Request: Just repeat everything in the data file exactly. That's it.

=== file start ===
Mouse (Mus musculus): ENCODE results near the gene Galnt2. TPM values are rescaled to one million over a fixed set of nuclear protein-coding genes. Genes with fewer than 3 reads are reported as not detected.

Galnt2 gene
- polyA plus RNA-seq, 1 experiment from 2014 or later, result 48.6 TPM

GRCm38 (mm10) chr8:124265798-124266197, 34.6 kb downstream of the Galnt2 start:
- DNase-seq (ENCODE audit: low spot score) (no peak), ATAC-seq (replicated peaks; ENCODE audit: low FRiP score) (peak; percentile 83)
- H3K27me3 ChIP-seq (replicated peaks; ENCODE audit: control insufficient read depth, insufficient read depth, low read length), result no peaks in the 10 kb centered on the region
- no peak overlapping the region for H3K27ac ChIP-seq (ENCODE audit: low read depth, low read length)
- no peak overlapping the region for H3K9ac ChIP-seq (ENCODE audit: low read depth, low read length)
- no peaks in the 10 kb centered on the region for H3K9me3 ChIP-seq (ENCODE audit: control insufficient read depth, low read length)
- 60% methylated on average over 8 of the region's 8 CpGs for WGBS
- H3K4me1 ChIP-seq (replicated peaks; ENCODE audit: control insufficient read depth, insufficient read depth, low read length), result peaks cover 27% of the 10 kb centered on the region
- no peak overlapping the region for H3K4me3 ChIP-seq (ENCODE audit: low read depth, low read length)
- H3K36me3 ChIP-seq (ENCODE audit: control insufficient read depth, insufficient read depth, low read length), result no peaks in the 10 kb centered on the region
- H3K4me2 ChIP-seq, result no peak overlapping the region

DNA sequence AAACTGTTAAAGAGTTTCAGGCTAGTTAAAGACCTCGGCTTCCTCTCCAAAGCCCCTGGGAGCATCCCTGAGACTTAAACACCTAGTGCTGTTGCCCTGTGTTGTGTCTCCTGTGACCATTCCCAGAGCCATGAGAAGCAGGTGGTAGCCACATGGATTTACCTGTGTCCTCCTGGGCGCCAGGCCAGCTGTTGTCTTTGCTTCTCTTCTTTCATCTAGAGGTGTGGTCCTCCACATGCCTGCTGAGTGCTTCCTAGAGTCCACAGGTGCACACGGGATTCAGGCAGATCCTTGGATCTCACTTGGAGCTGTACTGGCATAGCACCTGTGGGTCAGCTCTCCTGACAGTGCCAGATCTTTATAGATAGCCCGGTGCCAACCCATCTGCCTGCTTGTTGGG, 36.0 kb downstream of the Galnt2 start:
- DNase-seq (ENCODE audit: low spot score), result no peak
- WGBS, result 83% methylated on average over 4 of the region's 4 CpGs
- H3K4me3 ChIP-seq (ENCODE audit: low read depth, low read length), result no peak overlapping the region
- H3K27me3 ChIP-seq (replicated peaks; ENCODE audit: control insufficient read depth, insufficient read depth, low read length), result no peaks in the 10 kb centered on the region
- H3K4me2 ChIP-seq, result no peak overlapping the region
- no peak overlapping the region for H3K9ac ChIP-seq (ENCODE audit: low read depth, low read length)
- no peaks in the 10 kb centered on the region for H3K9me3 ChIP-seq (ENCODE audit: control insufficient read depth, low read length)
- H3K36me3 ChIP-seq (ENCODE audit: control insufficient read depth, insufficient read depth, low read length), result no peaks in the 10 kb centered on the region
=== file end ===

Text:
Mouse (Mus musculus): ENCODE results near the gene Galnt2. TPM values are rescaled to one million over a fixed set of nuclear protein-coding genes. Genes with fewer than 3 reads are reported as not detected.

Galnt2 gene
- polyA plus RNA-seq, 1 experiment from 2014 or later, result 48.6 TPM

GRCm38 (mm10) chr8:124265798-124266197, 34.6 kb downstream of the Galnt2 start:
- DNase-seq (ENCODE audit: low spot score) (no peak), ATAC-seq (replicated peaks; ENCODE audit: low FRiP score) (peak; percentile 83)
- H3K27me3 ChIP-seq (replicated peaks; ENCODE audit: control insufficient read depth, insufficient read depth, low read length), result no peaks in the 10 kb centered on the region
- no peak overlapping the region for H3K27ac ChIP-seq (ENCODE audit: low read depth, low read length)
- no peak overlapping the region for H3K9ac ChIP-seq (ENCODE audit: low read depth, low read length)
- no peaks in the 10 kb centered on the region for H3K9me3 ChIP-seq (ENCODE audit: control insufficient read depth, low read length)
- 60% methylated on average over 8 of the region's 8 CpGs for WGBS
- H3K4me1 ChIP-seq (replicated peaks; ENCODE audit: control insufficient read depth, insufficient read depth, low read length), result peaks cover 27% of the 10 kb centered on the region
- no peak overlapping the region for H3K4me3 ChIP-seq (ENCODE audit: low read depth, low read length)
- H3K36me3 ChIP-seq (ENCODE audit: control insufficient read depth, insufficient read depth, low read length), result no peaks in the 10 kb centered on the region
- H3K4me2 ChIP-seq, result no peak overlapping the region

DNA sequence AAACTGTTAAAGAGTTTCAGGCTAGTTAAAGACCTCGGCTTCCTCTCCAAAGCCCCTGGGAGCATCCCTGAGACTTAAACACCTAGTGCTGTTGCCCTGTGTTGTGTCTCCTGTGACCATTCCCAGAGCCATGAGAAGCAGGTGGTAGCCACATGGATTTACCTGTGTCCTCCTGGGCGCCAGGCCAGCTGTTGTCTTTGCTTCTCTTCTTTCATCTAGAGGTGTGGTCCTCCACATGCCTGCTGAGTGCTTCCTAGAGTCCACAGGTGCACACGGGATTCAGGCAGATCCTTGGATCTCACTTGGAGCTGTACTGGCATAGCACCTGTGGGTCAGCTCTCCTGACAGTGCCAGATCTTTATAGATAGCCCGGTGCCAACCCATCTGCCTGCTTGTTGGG, 36.0 kb downstream of the Galnt2 start:
- DNase-seq (ENCODE audit: low spot score), result no peak
- WGBS, result 83% methylated on average over 4 of the region's 4 CpGs
- H3K4me3 ChIP-seq (ENCODE audit: low read depth, low read length), result no peak overlapping the region
- H3K27me3 ChIP-seq (replicated peaks; ENCODE audit: control insufficient read depth, insufficient read depth, low read length), result no peaks in the 10 kb centered on the region
- H3K4me2 ChIP-seq, result no peak overlapping the region
- no peak overlapping the region for H3K9ac ChIP-seq (ENCODE audit: low read depth, low read length)
- no peaks in the 10 kb centered on the region for H3K9me3 ChIP-seq (ENCODE audit: control insufficient read depth, low read length)
- H3K36me3 ChIP-seq (ENCODE audit: control insufficient read depth, insufficient read depth, low read length), result no peaks in the 10 kb centered on the region